Divorce can be a difficult process for a child to go through. It can add on extra stress while they are already undergoing difficulties with other things such as school, extra-curricular activities, sports, or anything else they are involved in. It is important to help them maintain organization with all the added time adjustments living in two separate households can bring. An organized child can better maintain the scheduling difficulties divorce brings.
Raising an organized child can be difficult in its own respect. It can be difficult to just get children on a regular day plan let alone an extended regular weekly schedule. While it may be overwhelming at first to set a plan for your child living in two separate households or even a blended family there are some steps you can take to ease the burden on them and yourself.
Don’t be hypocritical
As any parent knows the old moto of do as I say not as I do does not work with children. You are your children’s role model and when they see you do something; they are far more inclined to follow in your footsteps. If your children, see that you are making plans regularly and sticking to them they will be more accepting of when you try to ease them into that system as well. This can be as simple as setting times and dates for certain things, keeping things a bit more organized or even just forming habits yourself that are healthy and orderly.
Schedule family time
Schedule time for the whole family to spend time together. It is important to spend quality time and strengthen the bond you have with your children. With everyone’s busy schedule it can be hard to find time to be together and do things, so It is important to make sure you can spend that time together. Schedule individual family time as well. Not only is it important to schedule time with your whole family, if you’re a blended family, you also need to schedule time with just your children.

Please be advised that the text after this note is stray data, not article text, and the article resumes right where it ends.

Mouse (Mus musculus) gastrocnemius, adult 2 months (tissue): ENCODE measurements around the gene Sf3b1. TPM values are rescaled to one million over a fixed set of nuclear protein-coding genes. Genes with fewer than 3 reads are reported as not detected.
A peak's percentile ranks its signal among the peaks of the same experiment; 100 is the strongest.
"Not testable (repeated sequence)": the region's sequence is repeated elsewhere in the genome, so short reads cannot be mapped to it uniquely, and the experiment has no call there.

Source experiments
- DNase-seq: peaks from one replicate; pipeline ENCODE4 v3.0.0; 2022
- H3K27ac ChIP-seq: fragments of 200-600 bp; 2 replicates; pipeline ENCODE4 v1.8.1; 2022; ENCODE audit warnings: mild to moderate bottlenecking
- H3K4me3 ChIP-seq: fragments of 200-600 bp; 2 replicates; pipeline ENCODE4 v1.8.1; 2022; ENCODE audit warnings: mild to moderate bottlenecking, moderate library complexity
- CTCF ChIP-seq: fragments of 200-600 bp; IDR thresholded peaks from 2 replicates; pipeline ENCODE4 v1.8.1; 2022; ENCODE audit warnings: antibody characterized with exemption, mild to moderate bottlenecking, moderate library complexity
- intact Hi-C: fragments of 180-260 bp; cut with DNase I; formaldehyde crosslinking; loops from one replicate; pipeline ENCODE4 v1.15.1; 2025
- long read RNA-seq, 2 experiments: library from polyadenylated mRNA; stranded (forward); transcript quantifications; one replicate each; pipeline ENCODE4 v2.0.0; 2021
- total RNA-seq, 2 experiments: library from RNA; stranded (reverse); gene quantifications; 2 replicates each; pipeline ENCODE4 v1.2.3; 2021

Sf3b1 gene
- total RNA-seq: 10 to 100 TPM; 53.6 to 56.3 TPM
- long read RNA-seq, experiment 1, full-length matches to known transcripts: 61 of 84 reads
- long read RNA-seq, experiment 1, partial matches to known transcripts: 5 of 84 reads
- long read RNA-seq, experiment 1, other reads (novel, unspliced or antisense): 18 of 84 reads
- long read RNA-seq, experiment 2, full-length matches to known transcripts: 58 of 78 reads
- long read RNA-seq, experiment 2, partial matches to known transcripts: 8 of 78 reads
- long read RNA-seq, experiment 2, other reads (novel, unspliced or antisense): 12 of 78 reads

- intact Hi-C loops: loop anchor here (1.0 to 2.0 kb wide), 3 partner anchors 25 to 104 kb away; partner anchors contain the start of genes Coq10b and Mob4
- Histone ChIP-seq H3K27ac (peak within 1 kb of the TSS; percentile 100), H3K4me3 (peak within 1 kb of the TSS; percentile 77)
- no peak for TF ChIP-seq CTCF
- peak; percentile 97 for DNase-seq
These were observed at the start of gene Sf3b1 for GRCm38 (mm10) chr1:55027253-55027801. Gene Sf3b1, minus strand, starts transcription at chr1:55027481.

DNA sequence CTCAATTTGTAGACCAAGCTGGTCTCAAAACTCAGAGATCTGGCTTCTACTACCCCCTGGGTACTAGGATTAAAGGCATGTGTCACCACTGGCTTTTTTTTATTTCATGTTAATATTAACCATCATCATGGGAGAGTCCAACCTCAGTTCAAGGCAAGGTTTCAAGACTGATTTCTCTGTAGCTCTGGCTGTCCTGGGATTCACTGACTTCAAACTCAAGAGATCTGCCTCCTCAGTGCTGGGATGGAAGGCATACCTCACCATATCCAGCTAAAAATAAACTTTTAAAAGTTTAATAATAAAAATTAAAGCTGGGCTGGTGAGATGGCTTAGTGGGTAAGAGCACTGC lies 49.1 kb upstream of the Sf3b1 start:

Create a parenting plan
This step involves both parents to be on board. Co-parenting is a major factor in keeping your children organized. If they go from one house to another and rules vary wildly it will be harder for them to maintain a healthy level of organization. You need to set rules and boundaries with your children’s other parent so the children can know what is acceptable, what isn’t and what to expect with respect to scheduling and rules. For blended family’s it is also important to know where the stepparent’s duty as a parent falls. Having these discussions with both parents and stepparents may be difficult but is vital for your child and their health.
While these steps may seem like common sense parenting strategies, they can be very difficult to implement. The added stress of divorce can make parenting even more difficult but when everyone is organized and on the same page it can make things a whole lot easier. There is no easy step by step guide to being a parent, but by laying a good organized foundation for your children it can make parenting after your divorce easier and can also set your children up for success.